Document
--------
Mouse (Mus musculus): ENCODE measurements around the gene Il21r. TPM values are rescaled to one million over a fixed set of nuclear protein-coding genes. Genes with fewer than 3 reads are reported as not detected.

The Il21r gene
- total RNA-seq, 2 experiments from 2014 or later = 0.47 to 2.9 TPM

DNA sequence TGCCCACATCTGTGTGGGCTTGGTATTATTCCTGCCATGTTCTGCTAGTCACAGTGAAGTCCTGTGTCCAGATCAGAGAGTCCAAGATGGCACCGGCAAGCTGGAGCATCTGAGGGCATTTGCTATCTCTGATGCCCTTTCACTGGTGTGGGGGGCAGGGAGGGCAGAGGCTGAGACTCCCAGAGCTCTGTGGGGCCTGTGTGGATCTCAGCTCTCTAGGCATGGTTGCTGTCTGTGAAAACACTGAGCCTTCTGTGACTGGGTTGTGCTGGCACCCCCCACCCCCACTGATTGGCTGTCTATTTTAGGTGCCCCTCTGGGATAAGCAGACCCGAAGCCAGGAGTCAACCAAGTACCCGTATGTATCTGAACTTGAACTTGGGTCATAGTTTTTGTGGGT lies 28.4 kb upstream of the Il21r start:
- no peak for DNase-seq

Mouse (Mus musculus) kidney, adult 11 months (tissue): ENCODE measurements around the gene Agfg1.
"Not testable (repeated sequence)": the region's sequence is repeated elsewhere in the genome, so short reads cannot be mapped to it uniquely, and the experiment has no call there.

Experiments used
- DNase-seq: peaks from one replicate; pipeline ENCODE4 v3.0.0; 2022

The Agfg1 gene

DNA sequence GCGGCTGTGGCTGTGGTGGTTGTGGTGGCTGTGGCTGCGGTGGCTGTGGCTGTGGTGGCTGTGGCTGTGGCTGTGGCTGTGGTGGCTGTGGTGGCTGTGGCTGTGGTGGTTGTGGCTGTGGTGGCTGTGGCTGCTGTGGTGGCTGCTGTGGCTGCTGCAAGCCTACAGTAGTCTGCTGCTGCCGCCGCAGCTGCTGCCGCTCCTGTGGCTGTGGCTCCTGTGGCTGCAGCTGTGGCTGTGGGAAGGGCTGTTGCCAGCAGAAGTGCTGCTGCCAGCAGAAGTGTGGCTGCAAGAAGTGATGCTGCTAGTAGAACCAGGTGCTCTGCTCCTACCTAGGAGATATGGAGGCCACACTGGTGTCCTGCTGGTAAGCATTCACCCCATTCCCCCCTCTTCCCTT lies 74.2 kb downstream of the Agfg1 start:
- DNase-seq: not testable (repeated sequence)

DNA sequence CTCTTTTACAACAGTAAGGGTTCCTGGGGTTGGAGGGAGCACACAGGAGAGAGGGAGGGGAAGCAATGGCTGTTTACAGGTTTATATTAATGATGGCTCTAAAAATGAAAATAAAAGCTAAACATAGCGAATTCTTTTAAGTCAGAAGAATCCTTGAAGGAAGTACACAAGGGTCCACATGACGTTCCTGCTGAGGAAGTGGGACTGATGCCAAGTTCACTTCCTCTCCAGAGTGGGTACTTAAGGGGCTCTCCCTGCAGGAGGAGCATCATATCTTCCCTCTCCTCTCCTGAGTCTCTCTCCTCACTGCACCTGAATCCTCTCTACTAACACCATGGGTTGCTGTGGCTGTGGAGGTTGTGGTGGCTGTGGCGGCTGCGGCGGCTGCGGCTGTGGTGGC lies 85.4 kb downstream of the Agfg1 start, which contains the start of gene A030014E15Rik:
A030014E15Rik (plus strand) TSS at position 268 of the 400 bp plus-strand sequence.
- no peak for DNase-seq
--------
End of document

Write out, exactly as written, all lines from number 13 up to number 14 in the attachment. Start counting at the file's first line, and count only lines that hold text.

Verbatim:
DNA sequence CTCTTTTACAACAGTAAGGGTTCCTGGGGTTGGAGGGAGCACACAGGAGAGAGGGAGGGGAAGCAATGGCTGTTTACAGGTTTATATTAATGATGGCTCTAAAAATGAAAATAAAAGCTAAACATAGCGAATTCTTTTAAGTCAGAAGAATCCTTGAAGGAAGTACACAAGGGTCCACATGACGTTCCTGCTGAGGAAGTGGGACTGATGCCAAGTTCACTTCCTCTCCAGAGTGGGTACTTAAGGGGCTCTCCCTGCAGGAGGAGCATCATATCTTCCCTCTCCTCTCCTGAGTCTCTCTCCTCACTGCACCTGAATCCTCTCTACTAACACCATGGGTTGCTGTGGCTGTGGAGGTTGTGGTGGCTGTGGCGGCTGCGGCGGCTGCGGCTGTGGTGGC lies 85.4 kb downstream of the Agfg1 start, which contains the start of gene A030014E15Rik:
A030014E15Rik (plus strand) TSS at position 268 of the 400 bp plus-strand sequence.